November is National Novel Writing Month, more fondly known as NaNoWriMo to us repeat offenders. Approximately a quarter of a million people worldwide aim to write 50,000 words of fiction in a mere thirty days.
Sounds pretty hectic. It can also be an amazing experience.
If you’re unsure whether to take the plunge, consider the following:
Who wouldn’t want to get a good chunk of their writing done in the span of one month?
- Quantity over quality: This is NaNo’s main aim. By focusing on nothing beyond word count, you’re shushing your internal critic, the voice that tells you everything you’re writing is crap and often derails your ability to finish. If you win NaNo, you’re looking at over 100 pages of a novel. Will it be perfect? Probably not. But you’ll have produced more in a month than most manage in a far longer time period. That’s nothing to sniff at.
- Support base: If you need a cheerleader (or two thousand), November’s the month to find them. The NaNo forums are teeming with other writers, Twitter’s got word sprints going every hour, and offline write-ins get scheduled in many regions. I don’t generally like writing with other people, but I do like changes in scenery (and coffee). The best part is you don’t even have to share your writing. NaNo participants are usually too focused on hitting their own word counts.
- Bragging rights: If you win NaNo, you can tell people you wrote a novel in a month. There is no scenario where that doesn’t sound awesome.
Man, is it easy to write 120 pages of utter crap.
- Writing yourself into a corner: This has happened to me more times than I’d like to admit. The problem with 30 days of unfettered writing is you might end up with fifty thousand words of uneditable nonsense. Some people are better at avoiding this than others (me). A great way to ensure this doesn’t happen is to outline what you’re planning to write in October, but that takes extra effort.
- You’ll be exhausted and you probably won’t be done: Unless you’re writing a novella or middle grade fiction, fifty thousand words is not a full novel. All that effort might have gotten you closer to a completed novel in a single month, or it might’ve just gotten you fifty thousand words, half of which you’re going to have to cut, which might take you the other eleven months. Some people are fine with this; others won’t be.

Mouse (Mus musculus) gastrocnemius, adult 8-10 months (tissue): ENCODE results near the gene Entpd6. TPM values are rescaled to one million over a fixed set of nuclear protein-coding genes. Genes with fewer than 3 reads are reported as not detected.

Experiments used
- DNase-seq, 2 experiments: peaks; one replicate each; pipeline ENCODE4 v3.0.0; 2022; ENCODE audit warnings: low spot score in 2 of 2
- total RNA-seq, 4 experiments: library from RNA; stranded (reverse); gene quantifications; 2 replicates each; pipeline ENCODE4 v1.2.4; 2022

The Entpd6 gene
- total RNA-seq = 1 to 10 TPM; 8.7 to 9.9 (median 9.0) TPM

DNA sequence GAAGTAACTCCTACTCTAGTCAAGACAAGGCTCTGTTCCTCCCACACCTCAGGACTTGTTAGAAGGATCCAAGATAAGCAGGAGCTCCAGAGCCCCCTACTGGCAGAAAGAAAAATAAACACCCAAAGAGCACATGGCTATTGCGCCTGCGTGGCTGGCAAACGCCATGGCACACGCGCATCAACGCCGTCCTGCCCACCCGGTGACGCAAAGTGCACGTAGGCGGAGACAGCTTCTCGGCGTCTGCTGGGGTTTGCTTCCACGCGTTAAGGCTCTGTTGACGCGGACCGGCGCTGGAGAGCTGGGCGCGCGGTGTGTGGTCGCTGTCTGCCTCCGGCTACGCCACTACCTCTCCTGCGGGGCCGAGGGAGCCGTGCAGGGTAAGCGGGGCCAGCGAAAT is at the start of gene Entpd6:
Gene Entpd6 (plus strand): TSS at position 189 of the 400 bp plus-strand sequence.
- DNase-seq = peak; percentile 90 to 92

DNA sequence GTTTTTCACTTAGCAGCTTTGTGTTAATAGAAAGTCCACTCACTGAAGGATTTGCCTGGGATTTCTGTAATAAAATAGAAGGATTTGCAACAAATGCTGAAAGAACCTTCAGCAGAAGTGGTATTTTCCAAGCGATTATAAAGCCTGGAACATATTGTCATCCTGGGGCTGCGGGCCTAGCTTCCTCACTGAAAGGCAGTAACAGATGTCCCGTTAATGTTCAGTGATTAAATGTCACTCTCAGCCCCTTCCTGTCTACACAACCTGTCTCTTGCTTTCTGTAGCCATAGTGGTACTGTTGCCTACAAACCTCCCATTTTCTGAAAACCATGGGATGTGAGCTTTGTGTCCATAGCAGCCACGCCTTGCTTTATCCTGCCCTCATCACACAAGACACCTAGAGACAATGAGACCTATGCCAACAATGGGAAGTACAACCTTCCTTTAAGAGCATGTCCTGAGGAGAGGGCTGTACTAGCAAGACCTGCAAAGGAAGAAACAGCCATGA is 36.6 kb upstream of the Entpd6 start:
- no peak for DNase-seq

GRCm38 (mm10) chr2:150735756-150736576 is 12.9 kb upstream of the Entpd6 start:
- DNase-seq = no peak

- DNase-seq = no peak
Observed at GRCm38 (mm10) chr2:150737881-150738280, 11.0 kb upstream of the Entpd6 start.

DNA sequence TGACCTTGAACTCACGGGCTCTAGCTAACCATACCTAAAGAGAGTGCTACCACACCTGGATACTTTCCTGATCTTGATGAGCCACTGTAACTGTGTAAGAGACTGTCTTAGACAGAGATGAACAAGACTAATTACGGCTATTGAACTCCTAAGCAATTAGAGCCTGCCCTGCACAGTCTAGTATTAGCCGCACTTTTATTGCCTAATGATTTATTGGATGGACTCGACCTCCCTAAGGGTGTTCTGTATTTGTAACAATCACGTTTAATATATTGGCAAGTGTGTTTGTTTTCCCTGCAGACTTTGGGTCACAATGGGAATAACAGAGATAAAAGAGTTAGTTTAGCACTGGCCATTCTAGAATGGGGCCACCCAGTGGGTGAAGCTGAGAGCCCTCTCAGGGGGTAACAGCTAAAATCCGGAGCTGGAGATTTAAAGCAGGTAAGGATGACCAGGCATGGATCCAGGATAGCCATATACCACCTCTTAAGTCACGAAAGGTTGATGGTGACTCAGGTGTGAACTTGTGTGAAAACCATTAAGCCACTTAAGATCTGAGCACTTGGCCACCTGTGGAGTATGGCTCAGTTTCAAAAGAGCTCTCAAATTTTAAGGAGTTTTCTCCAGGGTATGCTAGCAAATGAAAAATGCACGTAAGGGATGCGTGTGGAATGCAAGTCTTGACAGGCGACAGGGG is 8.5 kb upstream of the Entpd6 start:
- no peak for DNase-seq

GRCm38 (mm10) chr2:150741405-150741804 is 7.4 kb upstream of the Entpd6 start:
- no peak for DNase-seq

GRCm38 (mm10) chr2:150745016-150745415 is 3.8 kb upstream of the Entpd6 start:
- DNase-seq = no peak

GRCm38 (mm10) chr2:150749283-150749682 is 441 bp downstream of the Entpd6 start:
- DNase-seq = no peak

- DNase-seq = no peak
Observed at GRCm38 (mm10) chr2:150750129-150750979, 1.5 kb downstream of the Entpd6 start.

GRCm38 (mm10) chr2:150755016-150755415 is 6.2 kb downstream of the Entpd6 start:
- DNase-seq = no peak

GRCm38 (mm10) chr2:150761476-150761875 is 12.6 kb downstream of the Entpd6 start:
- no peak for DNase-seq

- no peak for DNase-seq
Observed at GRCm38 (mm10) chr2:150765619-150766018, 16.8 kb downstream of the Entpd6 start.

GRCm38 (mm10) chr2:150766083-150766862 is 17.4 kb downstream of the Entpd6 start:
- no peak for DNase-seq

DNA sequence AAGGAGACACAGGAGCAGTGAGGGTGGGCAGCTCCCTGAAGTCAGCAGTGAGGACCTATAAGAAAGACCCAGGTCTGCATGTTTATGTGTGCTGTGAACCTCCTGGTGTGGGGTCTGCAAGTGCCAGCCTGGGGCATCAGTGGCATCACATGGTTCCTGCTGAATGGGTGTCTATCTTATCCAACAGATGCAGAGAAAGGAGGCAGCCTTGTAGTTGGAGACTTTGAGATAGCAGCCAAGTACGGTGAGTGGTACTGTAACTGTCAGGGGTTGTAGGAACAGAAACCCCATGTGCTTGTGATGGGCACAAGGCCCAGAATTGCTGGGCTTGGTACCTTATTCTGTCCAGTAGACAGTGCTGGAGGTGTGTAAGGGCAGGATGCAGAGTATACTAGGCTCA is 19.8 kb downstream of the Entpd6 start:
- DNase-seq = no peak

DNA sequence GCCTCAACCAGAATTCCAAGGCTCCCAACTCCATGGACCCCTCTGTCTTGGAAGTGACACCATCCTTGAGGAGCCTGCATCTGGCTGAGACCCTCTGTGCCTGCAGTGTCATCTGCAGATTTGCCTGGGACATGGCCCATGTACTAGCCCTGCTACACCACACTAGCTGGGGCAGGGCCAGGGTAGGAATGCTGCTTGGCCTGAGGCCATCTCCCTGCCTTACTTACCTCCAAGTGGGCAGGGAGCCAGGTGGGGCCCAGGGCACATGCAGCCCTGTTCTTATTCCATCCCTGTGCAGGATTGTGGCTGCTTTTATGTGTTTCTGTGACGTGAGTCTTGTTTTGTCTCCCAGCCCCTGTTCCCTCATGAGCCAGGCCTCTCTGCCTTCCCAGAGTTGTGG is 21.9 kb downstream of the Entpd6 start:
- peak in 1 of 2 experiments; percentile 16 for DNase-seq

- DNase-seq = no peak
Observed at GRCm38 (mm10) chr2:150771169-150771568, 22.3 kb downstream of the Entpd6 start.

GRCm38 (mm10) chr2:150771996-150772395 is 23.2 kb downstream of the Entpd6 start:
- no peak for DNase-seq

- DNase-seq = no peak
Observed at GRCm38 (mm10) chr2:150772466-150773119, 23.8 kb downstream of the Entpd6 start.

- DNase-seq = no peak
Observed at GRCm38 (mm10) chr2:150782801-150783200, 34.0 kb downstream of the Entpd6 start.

- Thanksgiving has never been so stressful. Or finals: The point of holding NaNo in November is that everyone is dealing with the busy holiday season, according to its creator, Chris Baty. As if the holidays weren’t stressful enough, now you’re juggling unsympathetic relatives and trying to write a novel, all while studying for finals? I did not complete one NaNo challenge while I was a student (didn’t even participate). Students may find trying to juggle both next to untenable.
Can’t quite quit
The last time I wrote fifty thousand words of a chronological novel during November was 2015. It was for a serial fanfic that I was already ninety thousand words into and I was hoping to get ahead. All told come December, I was pretty pleased with myself for completing another five chapters of this fanfic behemoth in a single month.
Great. But it took me over a year to edit the mess I’d created. I’m honestly not sure if that was worth it.
Last year, I met my word count goal by doing writing exercises. This year, I’m planning a modified but similar approach: One fanfic chapter (that’s about 12,000 wordy words), then writing exercises and research toward an original story I’m not yet ready to dive fully into chapter writing just yet.
Yes, this is technically breaking NaNo’s rules of starting a new writing project and seeing it through the whole month. No, I don’t care as long as I produce the product I want by the end of it.
November will always be my kick-in-the-butt month. But I think it’s outlived its usefulness as a means of getting me writing, and that’s okay. Whether or not you decide to do it should be defined by your own personal goals and circumstances.
You do you, I guess is what I’m ultimately saying, and I’ll see you in December.
Photo credit: bogitw [CC0 license], via Pixabay